Good honest folk

I spent last week in Geneva. Nothing out of the ordinary about that as I’ve been working there fairly regularly over the last couple of years. But last week was my birthday week — Tuesday. 47. A new wallet. Thanks for asking — so they had to be very special people to persuade me to spend the week with them. They were. Good honest folk.


The team at ISO (The International Organisation for Standards) are quite possibly the nicest group of people I’ve ever have had the privilege of working with. From the content, creative and technical people I work with mostly, through the directors and all the way up to Secretary General Rob Steele (The big boss.) It’s been a joy working with all of them over the last year.

What impresses me most about the folk at ISO is how eager they are to adapt to new ways of thinking, especially around mobile and responsive design. They don’t just look at design from a technical perspective, as many large organisations do. Over the last year they’ve embarked on a total rethinking of their content strategy and hired a dedicated content specialist. I’ve never worked on a project before where I know that a person has a new job as a direct result of work I’ve done. I love that.

What also makes ISO, as an organisation, special is the complete freedom to do what they think’s right that Rob Steele and his directors give their teams. This trust leaves folk to do their best work without having to second guess what their directors will like. It’s rare to find this level of delegation, responsibility and trust, but good God does it get results! My project partner David and I, and the ISO teams can get on with creating instead of contributing to piles of paperwork. Every organisation should work this way. It should be a standard.

Good honest folk

On the way back from Geneva my wife and I sat at the railway station looking at photos from her tour of the United Nations. Our train arrived and we stood up, boarded the train and headed for the airport. It wasn’t until we reached the checkin desk that she realised she wasn’t carrying her laptop bag anymore.

I rushed back, first to the now empty platform, then to the Lost Property office but her bag wasn’t there. A quick call to the office in Geneva told me that it wasn’t there either. As far as I was concerned, she wasn’t getting it back, or the 11” MacBook Air, iPod nano, earphones or the Parker pen I’d bought her last Christmas.

Stay calm Andrew.

A quick call to David and he’d logged into her iCloud account and set up a remote lock and reward message for anyone who found and opened it. Meanwhile I called my local Apple Store and arranged to collect a replacement on our way home.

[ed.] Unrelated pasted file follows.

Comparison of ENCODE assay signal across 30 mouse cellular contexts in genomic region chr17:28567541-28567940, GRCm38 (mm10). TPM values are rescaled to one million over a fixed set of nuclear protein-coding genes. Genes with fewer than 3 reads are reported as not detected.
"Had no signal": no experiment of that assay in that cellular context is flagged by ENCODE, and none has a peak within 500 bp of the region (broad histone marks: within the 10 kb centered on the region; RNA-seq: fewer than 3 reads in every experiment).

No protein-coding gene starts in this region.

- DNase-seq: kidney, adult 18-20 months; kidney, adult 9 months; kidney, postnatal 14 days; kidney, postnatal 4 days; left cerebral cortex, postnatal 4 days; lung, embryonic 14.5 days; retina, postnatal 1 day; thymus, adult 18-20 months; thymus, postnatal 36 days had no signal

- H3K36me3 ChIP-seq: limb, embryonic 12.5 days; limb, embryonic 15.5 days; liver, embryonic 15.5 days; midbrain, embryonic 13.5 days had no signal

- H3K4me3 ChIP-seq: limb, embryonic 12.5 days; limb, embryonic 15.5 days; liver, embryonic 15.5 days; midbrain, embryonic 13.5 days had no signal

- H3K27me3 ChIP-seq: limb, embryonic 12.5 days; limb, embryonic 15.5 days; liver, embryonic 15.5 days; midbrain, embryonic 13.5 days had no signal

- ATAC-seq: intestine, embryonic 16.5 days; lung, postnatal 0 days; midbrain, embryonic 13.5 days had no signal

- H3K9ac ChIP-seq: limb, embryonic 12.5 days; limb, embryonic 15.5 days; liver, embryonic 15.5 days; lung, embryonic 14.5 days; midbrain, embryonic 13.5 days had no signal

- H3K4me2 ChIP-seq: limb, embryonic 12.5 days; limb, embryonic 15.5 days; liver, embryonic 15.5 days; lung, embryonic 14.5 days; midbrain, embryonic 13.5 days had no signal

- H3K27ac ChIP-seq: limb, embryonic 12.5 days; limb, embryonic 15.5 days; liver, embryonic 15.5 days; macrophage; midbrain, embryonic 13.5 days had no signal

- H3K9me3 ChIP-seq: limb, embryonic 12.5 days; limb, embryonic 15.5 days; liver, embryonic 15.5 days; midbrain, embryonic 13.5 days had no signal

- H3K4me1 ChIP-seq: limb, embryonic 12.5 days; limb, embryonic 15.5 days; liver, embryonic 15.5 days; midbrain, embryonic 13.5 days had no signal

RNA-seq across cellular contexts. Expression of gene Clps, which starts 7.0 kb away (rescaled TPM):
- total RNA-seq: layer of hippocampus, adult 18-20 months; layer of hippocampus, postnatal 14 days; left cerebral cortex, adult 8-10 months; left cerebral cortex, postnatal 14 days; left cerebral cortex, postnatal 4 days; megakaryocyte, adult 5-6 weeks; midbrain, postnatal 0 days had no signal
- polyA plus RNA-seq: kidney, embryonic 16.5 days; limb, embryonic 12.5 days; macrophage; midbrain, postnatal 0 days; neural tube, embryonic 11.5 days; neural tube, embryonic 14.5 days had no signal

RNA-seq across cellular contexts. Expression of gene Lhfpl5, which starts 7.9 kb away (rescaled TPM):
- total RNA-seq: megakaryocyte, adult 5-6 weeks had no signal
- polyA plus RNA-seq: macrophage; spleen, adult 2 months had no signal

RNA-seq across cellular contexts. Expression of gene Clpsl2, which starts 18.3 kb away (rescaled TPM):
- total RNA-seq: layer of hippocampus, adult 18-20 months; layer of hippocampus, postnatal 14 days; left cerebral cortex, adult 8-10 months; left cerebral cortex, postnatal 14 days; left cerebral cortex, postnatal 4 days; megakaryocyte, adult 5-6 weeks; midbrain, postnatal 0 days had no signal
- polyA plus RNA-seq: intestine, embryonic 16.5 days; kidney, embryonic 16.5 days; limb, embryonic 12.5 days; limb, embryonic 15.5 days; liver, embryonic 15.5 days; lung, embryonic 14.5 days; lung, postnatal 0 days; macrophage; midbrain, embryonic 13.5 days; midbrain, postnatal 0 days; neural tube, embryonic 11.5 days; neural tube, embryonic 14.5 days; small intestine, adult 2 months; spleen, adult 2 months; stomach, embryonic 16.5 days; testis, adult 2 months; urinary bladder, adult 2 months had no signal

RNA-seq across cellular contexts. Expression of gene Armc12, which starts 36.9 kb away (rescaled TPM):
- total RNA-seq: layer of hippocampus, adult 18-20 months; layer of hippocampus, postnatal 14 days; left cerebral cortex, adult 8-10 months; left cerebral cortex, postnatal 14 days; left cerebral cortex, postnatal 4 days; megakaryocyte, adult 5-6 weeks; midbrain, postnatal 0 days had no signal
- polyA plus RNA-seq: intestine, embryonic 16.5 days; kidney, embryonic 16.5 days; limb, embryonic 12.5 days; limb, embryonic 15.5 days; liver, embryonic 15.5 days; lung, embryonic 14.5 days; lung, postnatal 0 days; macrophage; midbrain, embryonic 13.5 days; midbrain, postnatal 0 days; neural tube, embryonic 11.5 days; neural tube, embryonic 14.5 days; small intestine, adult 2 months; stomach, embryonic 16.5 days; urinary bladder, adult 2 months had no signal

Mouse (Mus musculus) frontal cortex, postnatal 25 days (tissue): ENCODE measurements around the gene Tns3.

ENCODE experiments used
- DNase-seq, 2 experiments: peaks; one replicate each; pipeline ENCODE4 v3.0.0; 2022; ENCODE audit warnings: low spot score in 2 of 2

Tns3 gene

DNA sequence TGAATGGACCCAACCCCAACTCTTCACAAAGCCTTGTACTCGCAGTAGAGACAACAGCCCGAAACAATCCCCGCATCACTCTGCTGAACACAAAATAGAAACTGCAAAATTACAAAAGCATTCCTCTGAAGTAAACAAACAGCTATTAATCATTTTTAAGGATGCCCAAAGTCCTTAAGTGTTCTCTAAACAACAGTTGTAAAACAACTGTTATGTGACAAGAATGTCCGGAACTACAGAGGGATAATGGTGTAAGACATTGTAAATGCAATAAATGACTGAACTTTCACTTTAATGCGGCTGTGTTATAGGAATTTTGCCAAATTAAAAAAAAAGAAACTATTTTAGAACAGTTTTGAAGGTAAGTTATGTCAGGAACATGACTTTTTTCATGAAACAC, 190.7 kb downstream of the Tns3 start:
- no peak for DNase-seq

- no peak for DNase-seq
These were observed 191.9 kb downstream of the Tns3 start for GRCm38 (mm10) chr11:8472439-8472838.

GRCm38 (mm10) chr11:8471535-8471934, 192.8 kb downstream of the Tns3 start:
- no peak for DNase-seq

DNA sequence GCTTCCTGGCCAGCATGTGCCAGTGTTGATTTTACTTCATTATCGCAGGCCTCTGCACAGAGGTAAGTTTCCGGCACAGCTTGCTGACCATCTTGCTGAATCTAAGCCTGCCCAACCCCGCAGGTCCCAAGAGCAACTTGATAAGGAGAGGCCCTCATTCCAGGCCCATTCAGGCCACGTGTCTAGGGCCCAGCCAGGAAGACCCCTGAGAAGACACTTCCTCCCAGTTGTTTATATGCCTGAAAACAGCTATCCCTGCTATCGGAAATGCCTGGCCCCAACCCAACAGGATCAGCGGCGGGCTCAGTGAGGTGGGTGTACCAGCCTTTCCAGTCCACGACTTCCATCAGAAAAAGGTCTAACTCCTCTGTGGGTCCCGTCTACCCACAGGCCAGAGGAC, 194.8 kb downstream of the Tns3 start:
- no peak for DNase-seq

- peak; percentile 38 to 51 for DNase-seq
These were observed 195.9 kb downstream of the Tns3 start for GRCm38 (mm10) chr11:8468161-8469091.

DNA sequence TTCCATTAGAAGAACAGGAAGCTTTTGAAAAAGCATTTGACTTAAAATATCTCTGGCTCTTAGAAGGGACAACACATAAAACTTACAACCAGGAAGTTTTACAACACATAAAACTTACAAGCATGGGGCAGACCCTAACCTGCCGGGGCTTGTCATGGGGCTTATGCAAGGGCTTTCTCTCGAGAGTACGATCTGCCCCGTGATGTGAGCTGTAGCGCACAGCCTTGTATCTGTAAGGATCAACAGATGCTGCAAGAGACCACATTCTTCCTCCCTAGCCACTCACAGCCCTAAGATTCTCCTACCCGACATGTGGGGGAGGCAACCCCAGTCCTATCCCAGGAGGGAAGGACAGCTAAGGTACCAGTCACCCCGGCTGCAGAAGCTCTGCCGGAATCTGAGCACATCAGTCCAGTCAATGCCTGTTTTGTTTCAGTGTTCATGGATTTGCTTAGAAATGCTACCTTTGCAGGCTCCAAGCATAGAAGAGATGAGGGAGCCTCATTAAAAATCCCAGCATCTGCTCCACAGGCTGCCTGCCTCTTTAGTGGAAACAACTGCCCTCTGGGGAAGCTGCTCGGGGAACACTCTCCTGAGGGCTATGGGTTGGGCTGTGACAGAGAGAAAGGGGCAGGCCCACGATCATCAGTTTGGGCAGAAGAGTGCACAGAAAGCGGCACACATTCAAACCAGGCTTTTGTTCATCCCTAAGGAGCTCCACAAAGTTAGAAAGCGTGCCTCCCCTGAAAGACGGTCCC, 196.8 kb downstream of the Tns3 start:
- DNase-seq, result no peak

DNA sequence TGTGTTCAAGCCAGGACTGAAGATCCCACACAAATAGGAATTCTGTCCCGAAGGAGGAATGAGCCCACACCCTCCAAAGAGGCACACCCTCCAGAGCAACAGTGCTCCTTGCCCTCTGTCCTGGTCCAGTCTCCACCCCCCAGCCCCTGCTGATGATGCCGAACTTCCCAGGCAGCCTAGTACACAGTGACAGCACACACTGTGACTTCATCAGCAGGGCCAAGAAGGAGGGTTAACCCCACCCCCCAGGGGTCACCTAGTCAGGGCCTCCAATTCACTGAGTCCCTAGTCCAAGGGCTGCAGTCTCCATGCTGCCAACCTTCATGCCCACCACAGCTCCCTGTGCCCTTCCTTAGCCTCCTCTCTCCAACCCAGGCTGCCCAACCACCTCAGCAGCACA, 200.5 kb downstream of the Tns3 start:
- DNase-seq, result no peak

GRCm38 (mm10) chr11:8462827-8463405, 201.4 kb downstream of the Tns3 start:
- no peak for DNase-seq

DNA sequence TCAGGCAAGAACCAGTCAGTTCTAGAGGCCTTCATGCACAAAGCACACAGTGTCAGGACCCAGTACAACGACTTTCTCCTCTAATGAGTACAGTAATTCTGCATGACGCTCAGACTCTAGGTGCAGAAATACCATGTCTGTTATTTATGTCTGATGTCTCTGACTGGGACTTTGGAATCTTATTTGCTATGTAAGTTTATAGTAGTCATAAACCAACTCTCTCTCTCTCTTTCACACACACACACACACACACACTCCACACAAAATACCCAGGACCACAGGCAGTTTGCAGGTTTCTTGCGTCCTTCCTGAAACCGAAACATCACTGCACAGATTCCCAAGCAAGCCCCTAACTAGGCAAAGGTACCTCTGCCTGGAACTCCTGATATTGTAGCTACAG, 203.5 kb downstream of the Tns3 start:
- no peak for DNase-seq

I’ll admit I never expected to see the bag or its contents again. It was gone. Although I knew we had a Time Machine backup at home waiting to be loaded on a replacement Mac, I was still upset.

“Stay calm Andrew,” I told myself and on the outside I did stay calm.

“Everyone loses something sometimes” I consoled, while inside I screamed, “It was a fucking laptop!”

“Don’t worry, we can replace everything and we have a back up.”

“Fucking laptop!”

For the next two hours, while we waited for our plane home, we watched for an automated email from Apple telling us that someone had opened the laptop. Nothing came.

When we landed in Liverpool our phones buzzed with an email from a lady at Geneva Tourist Information Office. They’d found the bag, with everything inside it accounted for, hanging on the ear of a concrete cow outside their office.

But Tourist Information isn’t near the railway station where we’d left the bag. In fact it’s a ten minute walk across the city.

Someone had found the bag, carried it for half a mile, and left it, not inside, but outside Tourist Information, hanging on a cow. A staff member arriving for work saw the bag, took it inside, opened Mail to look for Sue’s email address and wrote to her with the good news. It’s now on it’s way back to us.

I never expected we’d see the bag again, never-mind the expensive items inside it. In my mind the laptop would be sold in a pub within hours and the bag and smaller items dumped in an alley. I’m so relieved I was wrong. I guess it goes to show that there are people who will do what we hope they’ll do and not what cynics like me expect them to.

They’ll be good honest folk.


I’m interested in designing digital products and websites, and consulting projects with clients world-wide.

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